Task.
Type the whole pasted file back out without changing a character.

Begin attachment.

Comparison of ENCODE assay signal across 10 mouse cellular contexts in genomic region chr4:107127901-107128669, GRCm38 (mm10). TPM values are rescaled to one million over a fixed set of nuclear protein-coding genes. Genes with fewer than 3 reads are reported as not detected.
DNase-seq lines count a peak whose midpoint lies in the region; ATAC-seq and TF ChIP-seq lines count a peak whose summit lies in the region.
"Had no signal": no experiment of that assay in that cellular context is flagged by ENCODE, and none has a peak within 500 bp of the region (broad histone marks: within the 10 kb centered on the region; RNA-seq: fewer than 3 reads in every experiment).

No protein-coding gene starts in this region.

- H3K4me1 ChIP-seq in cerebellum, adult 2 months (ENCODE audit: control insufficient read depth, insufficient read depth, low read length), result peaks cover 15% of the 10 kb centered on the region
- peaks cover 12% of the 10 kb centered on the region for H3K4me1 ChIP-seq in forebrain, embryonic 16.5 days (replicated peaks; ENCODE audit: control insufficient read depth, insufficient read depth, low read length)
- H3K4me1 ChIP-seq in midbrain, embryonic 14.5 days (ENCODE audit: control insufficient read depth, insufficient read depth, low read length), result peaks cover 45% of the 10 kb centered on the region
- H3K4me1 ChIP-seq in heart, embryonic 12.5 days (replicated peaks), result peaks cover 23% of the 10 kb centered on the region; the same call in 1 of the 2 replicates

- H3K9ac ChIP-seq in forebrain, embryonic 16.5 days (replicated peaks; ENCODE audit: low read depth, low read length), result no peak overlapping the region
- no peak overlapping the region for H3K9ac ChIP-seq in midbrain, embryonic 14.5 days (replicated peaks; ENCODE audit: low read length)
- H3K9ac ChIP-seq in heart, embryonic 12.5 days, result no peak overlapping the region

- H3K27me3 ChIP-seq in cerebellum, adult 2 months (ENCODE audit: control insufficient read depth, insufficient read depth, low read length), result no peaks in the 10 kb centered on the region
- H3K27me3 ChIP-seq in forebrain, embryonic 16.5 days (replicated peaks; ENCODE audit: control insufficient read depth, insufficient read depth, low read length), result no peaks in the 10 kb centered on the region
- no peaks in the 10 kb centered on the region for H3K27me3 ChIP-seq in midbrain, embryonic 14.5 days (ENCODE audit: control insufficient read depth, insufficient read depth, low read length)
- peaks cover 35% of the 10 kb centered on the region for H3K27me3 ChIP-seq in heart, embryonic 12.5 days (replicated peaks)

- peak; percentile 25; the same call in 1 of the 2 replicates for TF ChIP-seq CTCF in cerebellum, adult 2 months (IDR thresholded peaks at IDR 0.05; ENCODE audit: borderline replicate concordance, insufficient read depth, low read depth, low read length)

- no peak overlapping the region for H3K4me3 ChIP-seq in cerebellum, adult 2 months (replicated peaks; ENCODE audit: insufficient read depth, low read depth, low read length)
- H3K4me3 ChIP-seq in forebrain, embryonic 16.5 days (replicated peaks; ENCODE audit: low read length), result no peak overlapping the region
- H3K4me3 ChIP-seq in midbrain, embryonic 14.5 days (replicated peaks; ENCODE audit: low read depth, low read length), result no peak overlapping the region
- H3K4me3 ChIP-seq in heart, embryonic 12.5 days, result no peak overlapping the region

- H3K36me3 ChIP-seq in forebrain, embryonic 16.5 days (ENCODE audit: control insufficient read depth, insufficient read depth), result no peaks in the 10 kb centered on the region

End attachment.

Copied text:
Comparison of ENCODE assay signal across 10 mouse cellular contexts in genomic region chr4:107127901-107128669, GRCm38 (mm10). TPM values are rescaled to one million over a fixed set of nuclear protein-coding genes. Genes with fewer than 3 reads are reported as not detected.
DNase-seq lines count a peak whose midpoint lies in the region; ATAC-seq and TF ChIP-seq lines count a peak whose summit lies in the region.
"Had no signal": no experiment of that assay in that cellular context is flagged by ENCODE, and none has a peak within 500 bp of the region (broad histone marks: within the 10 kb centered on the region; RNA-seq: fewer than 3 reads in every experiment).

No protein-coding gene starts in this region.

- H3K4me1 ChIP-seq in cerebellum, adult 2 months (ENCODE audit: control insufficient read depth, insufficient read depth, low read length), result peaks cover 15% of the 10 kb centered on the region
- peaks cover 12% of the 10 kb centered on the region for H3K4me1 ChIP-seq in forebrain, embryonic 16.5 days (replicated peaks; ENCODE audit: control insufficient read depth, insufficient read depth, low read length)
- H3K4me1 ChIP-seq in midbrain, embryonic 14.5 days (ENCODE audit: control insufficient read depth, insufficient read depth, low read length), result peaks cover 45% of the 10 kb centered on the region
- H3K4me1 ChIP-seq in heart, embryonic 12.5 days (replicated peaks), result peaks cover 23% of the 10 kb centered on the region; the same call in 1 of the 2 replicates

- H3K9ac ChIP-seq in forebrain, embryonic 16.5 days (replicated peaks; ENCODE audit: low read depth, low read length), result no peak overlapping the region
- no peak overlapping the region for H3K9ac ChIP-seq in midbrain, embryonic 14.5 days (replicated peaks; ENCODE audit: low read length)
- H3K9ac ChIP-seq in heart, embryonic 12.5 days, result no peak overlapping the region

- H3K27me3 ChIP-seq in cerebellum, adult 2 months (ENCODE audit: control insufficient read depth, insufficient read depth, low read length), result no peaks in the 10 kb centered on the region
- H3K27me3 ChIP-seq in forebrain, embryonic 16.5 days (replicated peaks; ENCODE audit: control insufficient read depth, insufficient read depth, low read length), result no peaks in the 10 kb centered on the region
- no peaks in the 10 kb centered on the region for H3K27me3 ChIP-seq in midbrain, embryonic 14.5 days (ENCODE audit: control insufficient read depth, insufficient read depth, low read length)
- peaks cover 35% of the 10 kb centered on the region for H3K27me3 ChIP-seq in heart, embryonic 12.5 days (replicated peaks)

- peak; percentile 25; the same call in 1 of the 2 replicates for TF ChIP-seq CTCF in cerebellum, adult 2 months (IDR thresholded peaks at IDR 0.05; ENCODE audit: borderline replicate concordance, insufficient read depth, low read depth, low read length)

- no peak overlapping the region for H3K4me3 ChIP-seq in cerebellum, adult 2 months (replicated peaks; ENCODE audit: insufficient read depth, low read depth, low read length)
- H3K4me3 ChIP-seq in forebrain, embryonic 16.5 days (replicated peaks; ENCODE audit: low read length), result no peak overlapping the region
- H3K4me3 ChIP-seq in midbrain, embryonic 14.5 days (replicated peaks; ENCODE audit: low read depth, low read length), result no peak overlapping the region
- H3K4me3 ChIP-seq in heart, embryonic 12.5 days, result no peak overlapping the region

- H3K36me3 ChIP-seq in forebrain, embryonic 16.5 days (ENCODE audit: control insufficient read depth, insufficient read depth), result no peaks in the 10 kb centered on the region